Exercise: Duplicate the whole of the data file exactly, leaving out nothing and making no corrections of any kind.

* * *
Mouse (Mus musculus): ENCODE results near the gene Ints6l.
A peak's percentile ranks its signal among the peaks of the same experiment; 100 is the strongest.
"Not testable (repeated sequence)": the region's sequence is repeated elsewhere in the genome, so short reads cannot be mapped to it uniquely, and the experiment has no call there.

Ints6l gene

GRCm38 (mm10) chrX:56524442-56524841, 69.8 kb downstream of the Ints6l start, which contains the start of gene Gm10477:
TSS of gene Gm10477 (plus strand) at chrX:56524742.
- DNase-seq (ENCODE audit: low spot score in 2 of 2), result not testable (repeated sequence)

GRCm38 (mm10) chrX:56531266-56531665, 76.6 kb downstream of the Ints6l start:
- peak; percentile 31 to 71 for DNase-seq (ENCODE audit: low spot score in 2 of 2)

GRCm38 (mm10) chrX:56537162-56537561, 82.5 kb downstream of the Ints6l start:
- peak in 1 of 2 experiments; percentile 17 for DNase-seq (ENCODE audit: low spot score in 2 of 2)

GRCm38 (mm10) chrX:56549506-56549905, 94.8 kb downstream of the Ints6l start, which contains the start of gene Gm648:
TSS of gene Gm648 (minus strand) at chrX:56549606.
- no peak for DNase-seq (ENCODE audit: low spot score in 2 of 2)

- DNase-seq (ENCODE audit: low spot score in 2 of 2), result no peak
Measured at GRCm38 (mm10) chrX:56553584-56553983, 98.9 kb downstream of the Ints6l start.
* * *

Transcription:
Mouse (Mus musculus): ENCODE results near the gene Ints6l.
A peak's percentile ranks its signal among the peaks of the same experiment; 100 is the strongest.
"Not testable (repeated sequence)": the region's sequence is repeated elsewhere in the genome, so short reads cannot be mapped to it uniquely, and the experiment has no call there.

Ints6l gene

GRCm38 (mm10) chrX:56524442-56524841, 69.8 kb downstream of the Ints6l start, which contains the start of gene Gm10477:
TSS of gene Gm10477 (plus strand) at chrX:56524742.
- DNase-seq (ENCODE audit: low spot score in 2 of 2), result not testable (repeated sequence)

GRCm38 (mm10) chrX:56531266-56531665, 76.6 kb downstream of the Ints6l start:
- peak; percentile 31 to 71 for DNase-seq (ENCODE audit: low spot score in 2 of 2)

GRCm38 (mm10) chrX:56537162-56537561, 82.5 kb downstream of the Ints6l start:
- peak in 1 of 2 experiments; percentile 17 for DNase-seq (ENCODE audit: low spot score in 2 of 2)

GRCm38 (mm10) chrX:56549506-56549905, 94.8 kb downstream of the Ints6l start, which contains the start of gene Gm648:
TSS of gene Gm648 (minus strand) at chrX:56549606.
- no peak for DNase-seq (ENCODE audit: low spot score in 2 of 2)

- DNase-seq (ENCODE audit: low spot score in 2 of 2), result no peak
Measured at GRCm38 (mm10) chrX:56553584-56553983, 98.9 kb downstream of the Ints6l start.